Get ready for unforgettable experiences when sightseeing through Lisbon in 3 days.
This is an excellent opportunity to enjoy the Portuguese capital. Jaw-dropping landmarks, bright trams, and centennial cafés are only the beginning. Make sure to bring comfortable footwear; there will be a lot of walking (and hills) too. Check out these recommendations for sightseeing through Lisbon in 3 days.
Local tip: Buy a Viva card from the machines inside the metro. Top it up by purchasing single trips or using zapping, a method of buying in bulk starting at €3. These convenient cards work in the metro, on the buses, and on the trams.
Morning/afternoon, Day 1: Praça do Comércio and Rossio
Start your incredible trip in Praça do Comércio. This is known as the “doorway to Lisbon,” after all. Historically, it is where ships docked and commercial trade happened. Known as Lisbon’s largest square, it is surrounded by bright yellow buildings, government offices, restaurants, and museums. Snap photos, and then, sit at a terrace with a coffee before moving on. This sunny spot faces the iconic Tagus River to one side. After your coffee, walk through the Rua Augusta Arch and continue into the heart of the city.
Praça do Comércio is the biggest square but Praça da Figueira near Rossio may be the busiest. Peruse the cafés, pop into Confeitaria Nacional (perhaps Lisbon’s oldest pastry shop), and go window shopping. Taste ginjinha in the neighborhood where it was first sold. And, since you are exploring Lisbon in 3 days, there is time to go back for more later on.
Afternoon/evening, Day 1: Alfama, Castelo de São Jorge, fado restaurant
Dive into history with a visit to Alfama, the city’s oldest quarter. It is characterized by a labyrinth of medieval, cobblestone alleys lined by time-worn buildings. You may feel like you’ve been transported back through time.
It’s as good a time as any to tackle the hills. Climb the stone stairs (or take the tram) to the Castelo de São Jorge at the top of Alfama. The castle served as a military fortress and as the Royal Palace for a short time. Once you pass the stone entrance, you will enjoy some of the best views in Lisbon. There is also an archeological museum and a café where you can stop for a water. The doors to the castle’s entrance close at 6 p.m.
Since you need to experience the best of Lisbon in 3 days, look for a fado restaurant on the walk downhill. Garlic, bacalhau (salt cod), and/or pork may lead your nose to a nearby choice. You can also check these recommendations (many are in Alfama). Sipping on wine while listening to the haunting melodies of fado after a hearty meal is a truly Portuguese way to end your first day in Lisbon.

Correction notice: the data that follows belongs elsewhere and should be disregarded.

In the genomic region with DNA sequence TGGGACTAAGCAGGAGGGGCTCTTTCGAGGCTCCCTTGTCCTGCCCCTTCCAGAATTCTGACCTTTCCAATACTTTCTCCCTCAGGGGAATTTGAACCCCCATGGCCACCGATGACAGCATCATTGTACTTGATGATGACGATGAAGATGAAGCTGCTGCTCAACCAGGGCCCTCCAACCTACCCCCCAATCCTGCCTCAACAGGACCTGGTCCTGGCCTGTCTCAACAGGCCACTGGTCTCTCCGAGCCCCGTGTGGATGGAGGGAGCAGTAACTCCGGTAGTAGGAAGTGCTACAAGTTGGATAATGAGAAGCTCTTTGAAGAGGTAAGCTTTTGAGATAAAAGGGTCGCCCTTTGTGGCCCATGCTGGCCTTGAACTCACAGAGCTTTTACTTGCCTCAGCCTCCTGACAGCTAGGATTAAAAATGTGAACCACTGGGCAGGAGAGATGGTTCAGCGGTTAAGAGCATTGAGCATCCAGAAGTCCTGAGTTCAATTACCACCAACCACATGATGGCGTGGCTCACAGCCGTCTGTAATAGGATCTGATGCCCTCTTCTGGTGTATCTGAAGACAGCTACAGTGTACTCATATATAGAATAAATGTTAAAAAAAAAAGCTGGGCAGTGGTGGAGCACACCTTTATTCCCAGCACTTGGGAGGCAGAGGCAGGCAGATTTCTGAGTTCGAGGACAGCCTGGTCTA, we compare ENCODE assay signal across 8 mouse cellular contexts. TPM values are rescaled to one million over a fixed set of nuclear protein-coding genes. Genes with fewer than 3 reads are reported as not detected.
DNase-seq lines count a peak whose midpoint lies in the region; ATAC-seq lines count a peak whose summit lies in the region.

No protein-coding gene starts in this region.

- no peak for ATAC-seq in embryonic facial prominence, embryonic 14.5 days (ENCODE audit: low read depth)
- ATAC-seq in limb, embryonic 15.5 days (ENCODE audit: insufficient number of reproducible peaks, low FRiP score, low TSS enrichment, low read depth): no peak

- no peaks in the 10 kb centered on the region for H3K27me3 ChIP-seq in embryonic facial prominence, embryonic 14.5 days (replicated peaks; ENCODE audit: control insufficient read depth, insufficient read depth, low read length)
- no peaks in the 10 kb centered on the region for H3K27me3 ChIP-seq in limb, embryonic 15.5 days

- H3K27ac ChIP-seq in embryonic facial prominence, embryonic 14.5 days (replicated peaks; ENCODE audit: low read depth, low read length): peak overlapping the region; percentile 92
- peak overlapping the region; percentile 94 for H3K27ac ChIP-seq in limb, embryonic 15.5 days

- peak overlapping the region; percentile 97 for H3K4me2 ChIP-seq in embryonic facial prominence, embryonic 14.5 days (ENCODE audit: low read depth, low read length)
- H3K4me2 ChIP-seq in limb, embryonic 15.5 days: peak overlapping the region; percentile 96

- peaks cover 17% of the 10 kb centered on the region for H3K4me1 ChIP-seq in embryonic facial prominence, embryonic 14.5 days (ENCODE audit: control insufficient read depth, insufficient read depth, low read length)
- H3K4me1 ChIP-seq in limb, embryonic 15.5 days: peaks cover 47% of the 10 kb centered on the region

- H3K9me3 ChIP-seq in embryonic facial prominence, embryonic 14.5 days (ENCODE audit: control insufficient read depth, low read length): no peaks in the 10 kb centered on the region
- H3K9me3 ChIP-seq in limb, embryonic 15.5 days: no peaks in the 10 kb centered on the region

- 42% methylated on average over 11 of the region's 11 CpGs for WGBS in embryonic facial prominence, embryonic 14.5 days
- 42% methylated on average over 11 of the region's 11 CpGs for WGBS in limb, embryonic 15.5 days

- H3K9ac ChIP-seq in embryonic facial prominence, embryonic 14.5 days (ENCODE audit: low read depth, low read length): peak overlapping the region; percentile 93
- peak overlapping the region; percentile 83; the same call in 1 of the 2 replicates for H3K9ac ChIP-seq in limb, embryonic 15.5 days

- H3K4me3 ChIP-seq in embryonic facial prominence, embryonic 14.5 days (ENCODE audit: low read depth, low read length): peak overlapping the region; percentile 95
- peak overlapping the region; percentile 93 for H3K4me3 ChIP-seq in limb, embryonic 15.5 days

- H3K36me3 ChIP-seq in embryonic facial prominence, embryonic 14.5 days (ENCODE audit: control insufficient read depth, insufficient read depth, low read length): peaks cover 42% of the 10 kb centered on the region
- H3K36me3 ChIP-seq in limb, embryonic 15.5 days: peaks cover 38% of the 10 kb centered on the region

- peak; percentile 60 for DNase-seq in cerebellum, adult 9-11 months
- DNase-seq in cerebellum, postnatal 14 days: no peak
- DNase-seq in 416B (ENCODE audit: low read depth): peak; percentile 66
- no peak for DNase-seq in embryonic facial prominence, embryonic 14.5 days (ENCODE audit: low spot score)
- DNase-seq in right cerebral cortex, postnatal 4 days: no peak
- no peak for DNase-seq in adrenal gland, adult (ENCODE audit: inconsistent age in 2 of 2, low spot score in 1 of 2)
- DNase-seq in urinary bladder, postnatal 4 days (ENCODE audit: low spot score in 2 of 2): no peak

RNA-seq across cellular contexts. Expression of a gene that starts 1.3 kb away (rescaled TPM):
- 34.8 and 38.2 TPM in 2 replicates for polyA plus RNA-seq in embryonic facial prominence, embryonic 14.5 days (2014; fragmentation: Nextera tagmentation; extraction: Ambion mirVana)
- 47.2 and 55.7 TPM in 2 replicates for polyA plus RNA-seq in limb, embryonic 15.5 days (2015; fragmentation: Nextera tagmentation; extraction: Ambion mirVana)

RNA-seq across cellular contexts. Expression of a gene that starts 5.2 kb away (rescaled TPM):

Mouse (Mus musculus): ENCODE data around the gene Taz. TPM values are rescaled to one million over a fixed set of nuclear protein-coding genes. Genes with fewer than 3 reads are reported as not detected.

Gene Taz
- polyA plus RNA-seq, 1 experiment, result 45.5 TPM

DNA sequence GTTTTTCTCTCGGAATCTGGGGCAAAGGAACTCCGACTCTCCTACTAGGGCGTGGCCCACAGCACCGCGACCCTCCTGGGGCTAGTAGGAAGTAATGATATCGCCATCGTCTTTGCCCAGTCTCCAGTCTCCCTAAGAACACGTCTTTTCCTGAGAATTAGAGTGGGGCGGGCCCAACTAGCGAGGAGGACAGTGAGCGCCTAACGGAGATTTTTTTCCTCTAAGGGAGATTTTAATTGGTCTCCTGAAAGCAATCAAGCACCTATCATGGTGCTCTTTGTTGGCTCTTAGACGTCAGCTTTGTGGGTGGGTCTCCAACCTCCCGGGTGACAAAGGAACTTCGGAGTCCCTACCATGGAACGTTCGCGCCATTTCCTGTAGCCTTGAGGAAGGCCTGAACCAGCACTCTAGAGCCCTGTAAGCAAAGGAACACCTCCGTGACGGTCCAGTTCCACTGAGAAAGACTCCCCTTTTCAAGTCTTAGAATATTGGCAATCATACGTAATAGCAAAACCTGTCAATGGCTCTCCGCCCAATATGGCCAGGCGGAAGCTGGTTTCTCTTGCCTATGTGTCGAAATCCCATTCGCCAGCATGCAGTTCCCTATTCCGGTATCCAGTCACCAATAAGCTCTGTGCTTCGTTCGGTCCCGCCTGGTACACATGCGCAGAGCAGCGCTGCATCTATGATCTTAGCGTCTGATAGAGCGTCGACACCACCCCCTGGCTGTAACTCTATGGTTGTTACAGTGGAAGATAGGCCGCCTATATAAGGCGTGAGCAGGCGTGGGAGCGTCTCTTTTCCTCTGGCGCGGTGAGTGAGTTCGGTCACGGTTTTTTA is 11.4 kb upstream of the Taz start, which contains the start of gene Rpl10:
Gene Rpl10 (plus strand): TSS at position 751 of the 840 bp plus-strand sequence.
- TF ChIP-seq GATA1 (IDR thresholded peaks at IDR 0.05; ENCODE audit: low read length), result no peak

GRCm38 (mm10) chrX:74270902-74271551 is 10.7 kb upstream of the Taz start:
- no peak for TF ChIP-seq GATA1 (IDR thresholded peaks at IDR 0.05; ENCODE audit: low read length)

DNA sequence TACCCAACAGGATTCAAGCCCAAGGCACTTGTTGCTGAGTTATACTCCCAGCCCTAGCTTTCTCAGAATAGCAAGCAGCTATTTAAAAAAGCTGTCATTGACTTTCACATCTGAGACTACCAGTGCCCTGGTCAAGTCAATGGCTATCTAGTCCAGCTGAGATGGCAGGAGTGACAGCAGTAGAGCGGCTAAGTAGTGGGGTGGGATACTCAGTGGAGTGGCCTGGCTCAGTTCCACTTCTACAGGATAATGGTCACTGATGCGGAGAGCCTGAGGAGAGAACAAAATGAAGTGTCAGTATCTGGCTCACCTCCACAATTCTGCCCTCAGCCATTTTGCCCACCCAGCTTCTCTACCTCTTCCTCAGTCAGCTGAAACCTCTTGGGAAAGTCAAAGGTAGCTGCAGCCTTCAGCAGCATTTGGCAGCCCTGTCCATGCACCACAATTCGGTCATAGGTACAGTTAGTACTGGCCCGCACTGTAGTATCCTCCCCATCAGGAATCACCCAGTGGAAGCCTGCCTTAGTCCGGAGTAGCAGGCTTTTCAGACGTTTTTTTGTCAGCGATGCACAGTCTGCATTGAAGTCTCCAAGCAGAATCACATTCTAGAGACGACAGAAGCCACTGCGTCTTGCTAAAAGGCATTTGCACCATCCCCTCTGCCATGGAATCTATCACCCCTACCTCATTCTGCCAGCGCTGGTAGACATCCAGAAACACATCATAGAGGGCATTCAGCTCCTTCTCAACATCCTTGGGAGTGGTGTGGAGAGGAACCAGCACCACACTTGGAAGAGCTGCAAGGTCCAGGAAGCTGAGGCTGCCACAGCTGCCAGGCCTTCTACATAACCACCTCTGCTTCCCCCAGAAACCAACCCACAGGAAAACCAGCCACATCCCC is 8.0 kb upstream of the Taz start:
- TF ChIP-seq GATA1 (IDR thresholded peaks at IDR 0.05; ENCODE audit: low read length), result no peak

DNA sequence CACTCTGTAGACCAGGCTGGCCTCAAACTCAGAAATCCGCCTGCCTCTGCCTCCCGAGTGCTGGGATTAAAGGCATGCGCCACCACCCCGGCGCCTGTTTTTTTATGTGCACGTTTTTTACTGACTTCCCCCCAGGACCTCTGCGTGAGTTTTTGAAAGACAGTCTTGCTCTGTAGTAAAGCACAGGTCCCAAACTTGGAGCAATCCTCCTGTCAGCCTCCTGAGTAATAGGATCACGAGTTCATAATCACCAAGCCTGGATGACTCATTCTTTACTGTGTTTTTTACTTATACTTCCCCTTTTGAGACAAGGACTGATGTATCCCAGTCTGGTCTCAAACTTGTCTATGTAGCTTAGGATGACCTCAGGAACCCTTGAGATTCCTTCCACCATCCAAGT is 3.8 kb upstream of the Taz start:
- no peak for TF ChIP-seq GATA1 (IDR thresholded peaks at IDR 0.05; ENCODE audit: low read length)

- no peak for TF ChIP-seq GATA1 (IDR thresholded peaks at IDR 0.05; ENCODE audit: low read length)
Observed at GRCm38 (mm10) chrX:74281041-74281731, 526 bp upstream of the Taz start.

Morning/afternoon, Day 2: Belém
Wake up early and start your second day in the Belém district, the birthplace of pastéis de nata. The Pastéis de Belém pastry shop is a minute walk from the 16th-century Jerónimos Monastery. This UNESCO World Heritage Site is responsible for developing Lisbon’s favorite secret recipe for custard tarts. No one will blame you, however, if you already tried pastéis de nata somewhere else first. You’re trying to see as much as you can of Lisbon in 3 days.
Belém is a great place for history-lovers. After sinking your teeth into custard tarts, visit the Belém Tower, a 16th-century riverside military fort. Then walk the short 5-minutes along the river to the Padrão dos Descobrimentos, a 20th-century monument built to commemorate nationally-important periods and figures through the country’s history.
Afternoon/evening, Day 2: Bairro Alto and Príncipe Real
After a day of history and architecture, make your way to Bairro Alto. As evening approaches, this eclectic neighborhood turns into “the” place to be. You will find a wide range of restaurants and bars, some offering live music. Notice the bars transition from party to chic as you continue to Príncipe Real.
Morning/afternoon, Day 3: Sintra
Your Lisbon vacation is almost over, but there is still time for a truly magical experience. A train at Rossio Station will take you to the fairytale town of Sintra in 40 minutes. Set amidst a small mountain range and surrounded by dense forest, some people consider it one of the most beautiful towns in Europe. Portugal’s royalty once vacationed in Sintra, and it is now a treasure trove of magnificent palaces and exotic gardens. Three main locations to visit are the mystical Quinta da Regaleira, the colorful Pena Palace, and the ancient Castelo dos Mouros. Of course, there are more palaces to explore (possible for a second trip?).
Local tip: In Sintra, stop for something sweet at Casa Piriquita, a pastry shop that was founded in 1862. It is best known for its travesseiros (rectangular pastries filled with egg cream and almonds) and queijadas (small cakes made with cheese).
Afternoon/evening, Day 3: A rooftop terrace
A day in Sintra is likely to leave you tired – relax at a cool rooftop terrace and watch the city lights brighten the night sky. Bid goodbye to this lovely destination (and perhaps start planning your next visit) with a glass of wine and an unforgettable view.